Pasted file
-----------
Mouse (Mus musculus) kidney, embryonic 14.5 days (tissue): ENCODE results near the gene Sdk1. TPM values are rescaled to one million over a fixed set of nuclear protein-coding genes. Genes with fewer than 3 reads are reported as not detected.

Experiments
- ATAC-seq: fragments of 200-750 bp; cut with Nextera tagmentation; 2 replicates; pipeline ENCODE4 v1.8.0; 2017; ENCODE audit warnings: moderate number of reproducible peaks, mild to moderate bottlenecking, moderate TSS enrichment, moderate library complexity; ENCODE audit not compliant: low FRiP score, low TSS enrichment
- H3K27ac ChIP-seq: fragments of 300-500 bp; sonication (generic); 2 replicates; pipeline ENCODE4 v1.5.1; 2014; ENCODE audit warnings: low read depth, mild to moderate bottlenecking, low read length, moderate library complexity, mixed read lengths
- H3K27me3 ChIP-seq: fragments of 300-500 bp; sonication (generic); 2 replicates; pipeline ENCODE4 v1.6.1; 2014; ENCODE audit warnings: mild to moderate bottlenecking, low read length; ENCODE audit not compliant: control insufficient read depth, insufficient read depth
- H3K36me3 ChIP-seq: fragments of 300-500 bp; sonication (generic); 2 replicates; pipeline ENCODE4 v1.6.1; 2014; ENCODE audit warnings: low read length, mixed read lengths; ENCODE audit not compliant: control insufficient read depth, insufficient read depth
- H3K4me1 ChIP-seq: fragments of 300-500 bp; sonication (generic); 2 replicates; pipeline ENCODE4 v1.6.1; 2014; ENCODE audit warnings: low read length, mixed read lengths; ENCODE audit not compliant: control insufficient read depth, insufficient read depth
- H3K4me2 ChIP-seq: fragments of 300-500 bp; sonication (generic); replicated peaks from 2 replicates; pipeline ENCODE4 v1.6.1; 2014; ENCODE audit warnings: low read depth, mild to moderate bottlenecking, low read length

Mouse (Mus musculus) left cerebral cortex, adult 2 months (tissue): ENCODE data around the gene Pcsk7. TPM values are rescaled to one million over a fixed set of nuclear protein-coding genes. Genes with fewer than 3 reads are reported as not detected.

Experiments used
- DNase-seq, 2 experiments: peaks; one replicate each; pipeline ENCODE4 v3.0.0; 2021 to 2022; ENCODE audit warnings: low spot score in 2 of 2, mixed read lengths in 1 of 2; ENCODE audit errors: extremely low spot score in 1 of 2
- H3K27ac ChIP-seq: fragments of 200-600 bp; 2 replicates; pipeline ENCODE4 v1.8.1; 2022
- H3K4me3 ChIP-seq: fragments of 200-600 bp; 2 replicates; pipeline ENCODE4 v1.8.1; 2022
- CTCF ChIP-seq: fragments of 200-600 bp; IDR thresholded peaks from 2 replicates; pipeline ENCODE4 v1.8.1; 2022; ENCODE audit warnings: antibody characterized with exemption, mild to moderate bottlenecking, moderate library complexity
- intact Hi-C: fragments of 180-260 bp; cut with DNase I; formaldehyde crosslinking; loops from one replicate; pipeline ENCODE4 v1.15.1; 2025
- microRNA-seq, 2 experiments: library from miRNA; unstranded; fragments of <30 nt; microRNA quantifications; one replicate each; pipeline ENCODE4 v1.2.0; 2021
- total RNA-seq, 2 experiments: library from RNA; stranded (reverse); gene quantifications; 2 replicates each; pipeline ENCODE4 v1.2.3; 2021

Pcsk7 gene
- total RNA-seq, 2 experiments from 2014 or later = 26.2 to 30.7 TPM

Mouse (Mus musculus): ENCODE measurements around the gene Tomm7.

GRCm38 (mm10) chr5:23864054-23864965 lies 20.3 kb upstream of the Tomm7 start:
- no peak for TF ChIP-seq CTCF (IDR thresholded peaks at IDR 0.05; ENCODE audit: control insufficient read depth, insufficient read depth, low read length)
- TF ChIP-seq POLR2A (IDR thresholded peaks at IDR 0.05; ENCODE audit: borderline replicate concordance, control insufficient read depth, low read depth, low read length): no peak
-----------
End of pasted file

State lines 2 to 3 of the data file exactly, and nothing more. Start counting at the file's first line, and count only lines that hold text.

Experiments
- ATAC-seq: fragments of 200-750 bp; cut with Nextera tagmentation; 2 replicates; pipeline ENCODE4 v1.8.0; 2017; ENCODE audit warnings: moderate number of reproducible peaks, mild to moderate bottlenecking, moderate TSS enrichment, moderate library complexity; ENCODE audit not compliant: low FRiP score, low TSS enrichment